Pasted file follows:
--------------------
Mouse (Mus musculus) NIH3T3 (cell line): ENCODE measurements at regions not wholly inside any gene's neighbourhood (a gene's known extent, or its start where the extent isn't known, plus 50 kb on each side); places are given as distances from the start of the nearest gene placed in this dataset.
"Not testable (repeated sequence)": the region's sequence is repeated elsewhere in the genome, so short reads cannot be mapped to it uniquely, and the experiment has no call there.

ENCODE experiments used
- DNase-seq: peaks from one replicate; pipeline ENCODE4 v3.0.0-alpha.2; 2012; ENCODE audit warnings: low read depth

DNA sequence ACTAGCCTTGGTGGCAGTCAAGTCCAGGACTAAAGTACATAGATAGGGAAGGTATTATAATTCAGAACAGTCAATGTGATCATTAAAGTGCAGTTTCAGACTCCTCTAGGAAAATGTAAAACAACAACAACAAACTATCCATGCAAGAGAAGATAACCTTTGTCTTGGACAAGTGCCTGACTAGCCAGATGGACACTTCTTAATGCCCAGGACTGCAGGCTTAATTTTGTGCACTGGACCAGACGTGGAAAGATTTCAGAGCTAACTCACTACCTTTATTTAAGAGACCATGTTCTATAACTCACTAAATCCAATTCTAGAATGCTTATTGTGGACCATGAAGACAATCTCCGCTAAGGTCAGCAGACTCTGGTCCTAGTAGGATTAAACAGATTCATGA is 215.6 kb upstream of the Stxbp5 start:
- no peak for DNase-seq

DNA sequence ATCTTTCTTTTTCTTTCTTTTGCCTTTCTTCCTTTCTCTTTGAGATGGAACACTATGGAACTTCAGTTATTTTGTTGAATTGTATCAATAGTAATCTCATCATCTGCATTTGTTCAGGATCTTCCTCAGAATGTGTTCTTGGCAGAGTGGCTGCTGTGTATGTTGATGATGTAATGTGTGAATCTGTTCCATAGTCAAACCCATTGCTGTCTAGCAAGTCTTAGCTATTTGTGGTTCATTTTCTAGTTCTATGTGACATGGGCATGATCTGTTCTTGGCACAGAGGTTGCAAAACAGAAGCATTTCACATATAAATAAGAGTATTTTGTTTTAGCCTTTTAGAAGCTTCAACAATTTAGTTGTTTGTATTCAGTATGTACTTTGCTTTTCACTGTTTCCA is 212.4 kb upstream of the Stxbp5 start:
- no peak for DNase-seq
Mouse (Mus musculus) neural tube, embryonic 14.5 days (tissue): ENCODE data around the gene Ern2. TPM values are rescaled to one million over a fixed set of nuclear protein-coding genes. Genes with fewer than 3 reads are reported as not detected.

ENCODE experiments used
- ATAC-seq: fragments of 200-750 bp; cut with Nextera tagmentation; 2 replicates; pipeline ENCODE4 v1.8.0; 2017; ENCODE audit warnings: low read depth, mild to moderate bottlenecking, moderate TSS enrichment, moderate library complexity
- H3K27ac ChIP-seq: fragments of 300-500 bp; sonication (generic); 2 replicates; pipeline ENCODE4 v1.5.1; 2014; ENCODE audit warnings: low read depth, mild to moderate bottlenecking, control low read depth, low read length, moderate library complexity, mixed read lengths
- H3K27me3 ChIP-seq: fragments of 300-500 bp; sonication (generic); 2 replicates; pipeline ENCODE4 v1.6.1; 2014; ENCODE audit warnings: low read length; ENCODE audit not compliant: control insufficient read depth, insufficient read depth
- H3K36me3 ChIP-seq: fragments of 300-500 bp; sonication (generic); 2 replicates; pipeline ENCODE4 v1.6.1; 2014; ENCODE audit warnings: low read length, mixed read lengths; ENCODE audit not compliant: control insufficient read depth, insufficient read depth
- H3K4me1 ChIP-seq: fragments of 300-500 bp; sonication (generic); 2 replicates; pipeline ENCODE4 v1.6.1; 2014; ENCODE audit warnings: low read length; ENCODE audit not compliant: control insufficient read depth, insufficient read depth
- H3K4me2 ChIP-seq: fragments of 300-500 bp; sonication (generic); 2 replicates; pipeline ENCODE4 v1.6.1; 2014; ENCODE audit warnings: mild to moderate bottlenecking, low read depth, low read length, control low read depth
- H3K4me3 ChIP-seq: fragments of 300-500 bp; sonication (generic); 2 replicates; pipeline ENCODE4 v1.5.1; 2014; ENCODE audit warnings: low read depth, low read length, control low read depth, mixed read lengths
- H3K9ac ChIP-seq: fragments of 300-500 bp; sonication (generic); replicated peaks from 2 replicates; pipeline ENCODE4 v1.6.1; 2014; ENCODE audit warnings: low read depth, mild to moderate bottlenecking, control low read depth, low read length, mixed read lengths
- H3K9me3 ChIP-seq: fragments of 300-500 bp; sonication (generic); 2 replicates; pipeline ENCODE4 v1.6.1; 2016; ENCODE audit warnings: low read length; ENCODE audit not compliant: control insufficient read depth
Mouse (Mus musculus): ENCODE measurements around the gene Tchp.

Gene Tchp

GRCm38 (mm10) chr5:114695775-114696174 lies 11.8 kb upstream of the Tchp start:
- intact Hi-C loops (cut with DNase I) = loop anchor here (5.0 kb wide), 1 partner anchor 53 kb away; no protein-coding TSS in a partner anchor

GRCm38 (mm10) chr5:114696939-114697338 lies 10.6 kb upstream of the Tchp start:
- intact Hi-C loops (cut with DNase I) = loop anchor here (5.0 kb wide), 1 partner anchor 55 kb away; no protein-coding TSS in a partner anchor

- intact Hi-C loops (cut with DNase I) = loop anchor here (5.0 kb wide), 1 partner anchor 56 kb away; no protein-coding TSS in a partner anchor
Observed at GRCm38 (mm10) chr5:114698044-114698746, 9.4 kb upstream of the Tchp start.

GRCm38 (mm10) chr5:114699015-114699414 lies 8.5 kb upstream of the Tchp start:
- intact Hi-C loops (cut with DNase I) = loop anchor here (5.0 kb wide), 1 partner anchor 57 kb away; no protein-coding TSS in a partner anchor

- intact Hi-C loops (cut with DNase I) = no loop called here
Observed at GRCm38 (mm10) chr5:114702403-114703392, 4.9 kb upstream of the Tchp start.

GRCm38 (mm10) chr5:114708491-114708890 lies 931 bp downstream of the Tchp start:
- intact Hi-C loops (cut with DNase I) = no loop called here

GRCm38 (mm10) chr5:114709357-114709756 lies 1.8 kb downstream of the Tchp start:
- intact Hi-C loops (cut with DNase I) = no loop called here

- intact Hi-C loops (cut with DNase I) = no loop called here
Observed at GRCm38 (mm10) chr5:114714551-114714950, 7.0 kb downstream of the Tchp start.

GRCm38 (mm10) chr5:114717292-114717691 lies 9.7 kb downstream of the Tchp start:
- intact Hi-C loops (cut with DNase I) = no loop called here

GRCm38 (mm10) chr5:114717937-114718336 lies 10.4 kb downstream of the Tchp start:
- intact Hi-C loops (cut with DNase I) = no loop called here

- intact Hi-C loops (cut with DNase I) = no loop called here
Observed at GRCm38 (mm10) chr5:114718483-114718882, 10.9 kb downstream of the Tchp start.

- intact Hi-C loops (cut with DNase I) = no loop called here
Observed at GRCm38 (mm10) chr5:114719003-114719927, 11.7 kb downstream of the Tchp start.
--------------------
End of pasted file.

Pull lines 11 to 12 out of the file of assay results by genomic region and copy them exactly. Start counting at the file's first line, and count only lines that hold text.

- ATAC-seq: fragments of 200-750 bp; cut with Nextera tagmentation; 2 replicates; pipeline ENCODE4 v1.8.0; 2017; ENCODE audit warnings: low read depth, mild to moderate bottlenecking, moderate TSS enrichment, moderate library complexity
- H3K27ac ChIP-seq: fragments of 300-500 bp; sonication (generic); 2 replicates; pipeline ENCODE4 v1.5.1; 2014; ENCODE audit warnings: low read depth, mild to moderate bottlenecking, control low read depth, low read length, moderate library complexity, mixed read lengths